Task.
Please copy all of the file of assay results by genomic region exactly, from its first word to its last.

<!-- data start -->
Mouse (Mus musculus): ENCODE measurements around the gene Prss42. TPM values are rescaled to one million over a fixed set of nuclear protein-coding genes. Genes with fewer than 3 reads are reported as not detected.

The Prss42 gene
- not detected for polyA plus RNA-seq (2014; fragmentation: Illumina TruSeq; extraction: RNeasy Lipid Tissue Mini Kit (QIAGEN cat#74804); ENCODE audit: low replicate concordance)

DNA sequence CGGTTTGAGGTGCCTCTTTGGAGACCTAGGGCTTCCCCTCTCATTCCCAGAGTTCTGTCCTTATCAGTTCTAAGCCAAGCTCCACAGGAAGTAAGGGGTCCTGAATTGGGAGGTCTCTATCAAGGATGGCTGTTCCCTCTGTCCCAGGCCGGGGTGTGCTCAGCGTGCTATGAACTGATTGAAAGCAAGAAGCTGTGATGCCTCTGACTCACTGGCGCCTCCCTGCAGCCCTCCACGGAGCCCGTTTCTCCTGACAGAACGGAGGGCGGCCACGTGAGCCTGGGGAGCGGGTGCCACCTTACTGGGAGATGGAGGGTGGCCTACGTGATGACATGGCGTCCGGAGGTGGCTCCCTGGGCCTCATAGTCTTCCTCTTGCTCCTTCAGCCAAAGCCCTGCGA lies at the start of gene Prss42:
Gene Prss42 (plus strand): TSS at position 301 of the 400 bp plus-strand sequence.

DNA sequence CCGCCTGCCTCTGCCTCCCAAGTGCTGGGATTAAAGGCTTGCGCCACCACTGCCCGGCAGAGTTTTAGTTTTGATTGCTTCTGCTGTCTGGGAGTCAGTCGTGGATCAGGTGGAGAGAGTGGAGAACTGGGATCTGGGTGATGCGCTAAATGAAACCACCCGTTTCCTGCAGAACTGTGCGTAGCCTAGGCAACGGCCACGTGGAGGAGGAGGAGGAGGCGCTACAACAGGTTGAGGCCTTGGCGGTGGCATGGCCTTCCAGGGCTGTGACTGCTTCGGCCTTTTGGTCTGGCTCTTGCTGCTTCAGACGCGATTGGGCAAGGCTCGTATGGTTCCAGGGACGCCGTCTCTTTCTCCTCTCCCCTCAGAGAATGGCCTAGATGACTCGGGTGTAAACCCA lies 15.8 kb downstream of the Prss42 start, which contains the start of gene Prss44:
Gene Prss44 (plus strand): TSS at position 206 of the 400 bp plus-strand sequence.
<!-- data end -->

Mouse (Mus musculus): ENCODE measurements around the gene Prss42. TPM values are rescaled to one million over a fixed set of nuclear protein-coding genes. Genes with fewer than 3 reads are reported as not detected.

The Prss42 gene
- not detected for polyA plus RNA-seq (2014; fragmentation: Illumina TruSeq; extraction: RNeasy Lipid Tissue Mini Kit (QIAGEN cat#74804); ENCODE audit: low replicate concordance)

DNA sequence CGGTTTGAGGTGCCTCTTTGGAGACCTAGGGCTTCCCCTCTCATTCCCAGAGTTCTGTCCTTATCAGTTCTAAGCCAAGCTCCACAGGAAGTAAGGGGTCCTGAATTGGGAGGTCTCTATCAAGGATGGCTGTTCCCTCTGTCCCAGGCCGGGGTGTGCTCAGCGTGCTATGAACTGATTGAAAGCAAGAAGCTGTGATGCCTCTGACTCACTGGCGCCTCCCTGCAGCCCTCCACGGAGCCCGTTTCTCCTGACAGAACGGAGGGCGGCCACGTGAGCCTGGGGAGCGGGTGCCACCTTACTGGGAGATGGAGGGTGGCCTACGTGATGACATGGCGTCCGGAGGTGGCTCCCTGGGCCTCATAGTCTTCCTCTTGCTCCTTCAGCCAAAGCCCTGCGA lies at the start of gene Prss42:
Gene Prss42 (plus strand): TSS at position 301 of the 400 bp plus-strand sequence.

DNA sequence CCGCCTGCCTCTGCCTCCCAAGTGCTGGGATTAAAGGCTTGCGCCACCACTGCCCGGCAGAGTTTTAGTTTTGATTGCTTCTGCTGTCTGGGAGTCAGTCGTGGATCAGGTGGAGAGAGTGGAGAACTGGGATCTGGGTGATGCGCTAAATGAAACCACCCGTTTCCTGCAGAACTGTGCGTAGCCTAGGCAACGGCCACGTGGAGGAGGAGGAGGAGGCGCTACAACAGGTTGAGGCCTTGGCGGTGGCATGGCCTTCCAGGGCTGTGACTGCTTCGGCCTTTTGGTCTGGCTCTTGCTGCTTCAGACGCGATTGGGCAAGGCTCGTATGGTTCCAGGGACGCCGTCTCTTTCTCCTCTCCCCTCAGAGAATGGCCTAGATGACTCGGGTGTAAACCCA lies 15.8 kb downstream of the Prss42 start, which contains the start of gene Prss44:
Gene Prss44 (plus strand): TSS at position 206 of the 400 bp plus-strand sequence.